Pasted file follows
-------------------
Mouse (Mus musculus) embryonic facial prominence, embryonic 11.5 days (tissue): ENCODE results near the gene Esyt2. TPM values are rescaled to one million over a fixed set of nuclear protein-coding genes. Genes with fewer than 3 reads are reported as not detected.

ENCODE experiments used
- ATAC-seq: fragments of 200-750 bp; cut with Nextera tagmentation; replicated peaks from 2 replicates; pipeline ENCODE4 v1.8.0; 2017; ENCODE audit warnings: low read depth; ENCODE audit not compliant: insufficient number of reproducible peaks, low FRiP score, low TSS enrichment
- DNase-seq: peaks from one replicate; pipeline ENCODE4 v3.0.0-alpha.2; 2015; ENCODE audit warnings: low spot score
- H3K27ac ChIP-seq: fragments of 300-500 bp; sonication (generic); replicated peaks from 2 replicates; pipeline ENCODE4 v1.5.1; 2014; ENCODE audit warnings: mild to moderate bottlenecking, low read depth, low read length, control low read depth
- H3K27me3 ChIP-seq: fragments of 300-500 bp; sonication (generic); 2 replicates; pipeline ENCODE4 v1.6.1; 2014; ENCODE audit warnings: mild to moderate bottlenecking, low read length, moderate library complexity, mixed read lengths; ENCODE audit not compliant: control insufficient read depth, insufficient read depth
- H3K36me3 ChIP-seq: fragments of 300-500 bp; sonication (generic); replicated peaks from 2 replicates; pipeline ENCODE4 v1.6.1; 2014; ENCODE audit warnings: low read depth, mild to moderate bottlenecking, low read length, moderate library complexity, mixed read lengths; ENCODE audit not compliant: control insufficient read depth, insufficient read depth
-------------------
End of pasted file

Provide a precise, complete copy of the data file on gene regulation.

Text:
Mouse (Mus musculus) embryonic facial prominence, embryonic 11.5 days (tissue): ENCODE results near the gene Esyt2. TPM values are rescaled to one million over a fixed set of nuclear protein-coding genes. Genes with fewer than 3 reads are reported as not detected.

ENCODE experiments used
- ATAC-seq: fragments of 200-750 bp; cut with Nextera tagmentation; replicated peaks from 2 replicates; pipeline ENCODE4 v1.8.0; 2017; ENCODE audit warnings: low read depth; ENCODE audit not compliant: insufficient number of reproducible peaks, low FRiP score, low TSS enrichment
- DNase-seq: peaks from one replicate; pipeline ENCODE4 v3.0.0-alpha.2; 2015; ENCODE audit warnings: low spot score
- H3K27ac ChIP-seq: fragments of 300-500 bp; sonication (generic); replicated peaks from 2 replicates; pipeline ENCODE4 v1.5.1; 2014; ENCODE audit warnings: mild to moderate bottlenecking, low read depth, low read length, control low read depth
- H3K27me3 ChIP-seq: fragments of 300-500 bp; sonication (generic); 2 replicates; pipeline ENCODE4 v1.6.1; 2014; ENCODE audit warnings: mild to moderate bottlenecking, low read length, moderate library complexity, mixed read lengths; ENCODE audit not compliant: control insufficient read depth, insufficient read depth
- H3K36me3 ChIP-seq: fragments of 300-500 bp; sonication (generic); replicated peaks from 2 replicates; pipeline ENCODE4 v1.6.1; 2014; ENCODE audit warnings: low read depth, mild to moderate bottlenecking, low read length, moderate library complexity, mixed read lengths; ENCODE audit not compliant: control insufficient read depth, insufficient read depth